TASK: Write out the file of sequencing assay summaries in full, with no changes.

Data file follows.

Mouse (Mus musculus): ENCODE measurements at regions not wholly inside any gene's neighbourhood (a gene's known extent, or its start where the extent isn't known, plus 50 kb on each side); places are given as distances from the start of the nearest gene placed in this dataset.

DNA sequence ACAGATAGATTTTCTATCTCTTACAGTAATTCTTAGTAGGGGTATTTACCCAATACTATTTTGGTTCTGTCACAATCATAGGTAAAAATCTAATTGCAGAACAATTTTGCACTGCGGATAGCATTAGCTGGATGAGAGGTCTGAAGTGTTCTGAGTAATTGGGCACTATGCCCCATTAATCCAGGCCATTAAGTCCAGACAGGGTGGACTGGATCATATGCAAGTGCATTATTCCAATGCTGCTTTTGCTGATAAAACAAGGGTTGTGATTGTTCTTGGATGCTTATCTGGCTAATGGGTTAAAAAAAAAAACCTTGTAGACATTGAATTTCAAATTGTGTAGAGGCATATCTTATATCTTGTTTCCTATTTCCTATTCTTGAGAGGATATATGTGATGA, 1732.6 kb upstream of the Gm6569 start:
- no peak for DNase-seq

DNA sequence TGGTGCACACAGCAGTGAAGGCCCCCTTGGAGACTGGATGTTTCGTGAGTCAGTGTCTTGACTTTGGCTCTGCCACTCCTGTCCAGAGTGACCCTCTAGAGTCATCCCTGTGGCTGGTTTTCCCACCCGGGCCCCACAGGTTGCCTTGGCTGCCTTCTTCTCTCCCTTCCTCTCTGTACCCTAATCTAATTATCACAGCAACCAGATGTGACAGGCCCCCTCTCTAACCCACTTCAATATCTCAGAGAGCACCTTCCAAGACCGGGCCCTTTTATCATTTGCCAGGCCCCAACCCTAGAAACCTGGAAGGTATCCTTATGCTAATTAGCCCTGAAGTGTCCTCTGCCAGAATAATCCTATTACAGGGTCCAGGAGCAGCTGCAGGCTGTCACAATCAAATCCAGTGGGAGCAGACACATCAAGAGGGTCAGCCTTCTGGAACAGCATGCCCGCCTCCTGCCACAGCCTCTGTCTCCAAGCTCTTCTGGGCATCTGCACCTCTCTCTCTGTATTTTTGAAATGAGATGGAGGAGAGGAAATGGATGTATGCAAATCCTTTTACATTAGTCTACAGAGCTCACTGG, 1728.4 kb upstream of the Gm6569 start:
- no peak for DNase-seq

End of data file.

Mouse (Mus musculus): ENCODE measurements at regions not wholly inside any gene's neighbourhood (a gene's known extent, or its start where the extent isn't known, plus 50 kb on each side); places are given as distances from the start of the nearest gene placed in this dataset.

DNA sequence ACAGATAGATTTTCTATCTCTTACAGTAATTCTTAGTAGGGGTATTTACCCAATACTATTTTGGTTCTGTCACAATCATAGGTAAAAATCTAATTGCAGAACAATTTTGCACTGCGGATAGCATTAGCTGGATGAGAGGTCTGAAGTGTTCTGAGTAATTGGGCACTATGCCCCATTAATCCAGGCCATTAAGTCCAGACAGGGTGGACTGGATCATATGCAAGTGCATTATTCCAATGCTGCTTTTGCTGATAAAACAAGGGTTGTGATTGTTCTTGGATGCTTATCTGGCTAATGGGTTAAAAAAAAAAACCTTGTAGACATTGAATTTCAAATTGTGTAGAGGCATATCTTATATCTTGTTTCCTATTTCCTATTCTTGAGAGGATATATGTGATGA, 1732.6 kb upstream of the Gm6569 start:
- no peak for DNase-seq

DNA sequence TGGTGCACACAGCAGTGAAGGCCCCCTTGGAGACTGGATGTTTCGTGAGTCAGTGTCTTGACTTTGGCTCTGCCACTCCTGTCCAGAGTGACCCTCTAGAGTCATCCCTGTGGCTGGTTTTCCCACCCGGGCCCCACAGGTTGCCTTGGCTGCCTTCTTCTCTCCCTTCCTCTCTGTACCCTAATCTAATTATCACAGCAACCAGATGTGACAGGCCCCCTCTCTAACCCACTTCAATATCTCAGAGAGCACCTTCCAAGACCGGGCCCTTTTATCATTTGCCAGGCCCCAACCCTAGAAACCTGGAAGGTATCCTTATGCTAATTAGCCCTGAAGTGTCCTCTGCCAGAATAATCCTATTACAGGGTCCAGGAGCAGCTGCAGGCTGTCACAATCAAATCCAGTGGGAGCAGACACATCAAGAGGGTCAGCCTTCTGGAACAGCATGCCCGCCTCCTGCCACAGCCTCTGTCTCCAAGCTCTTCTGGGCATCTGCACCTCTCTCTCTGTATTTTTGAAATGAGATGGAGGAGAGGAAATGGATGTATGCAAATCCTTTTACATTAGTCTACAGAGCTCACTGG, 1728.4 kb upstream of the Gm6569 start:
- no peak for DNase-seq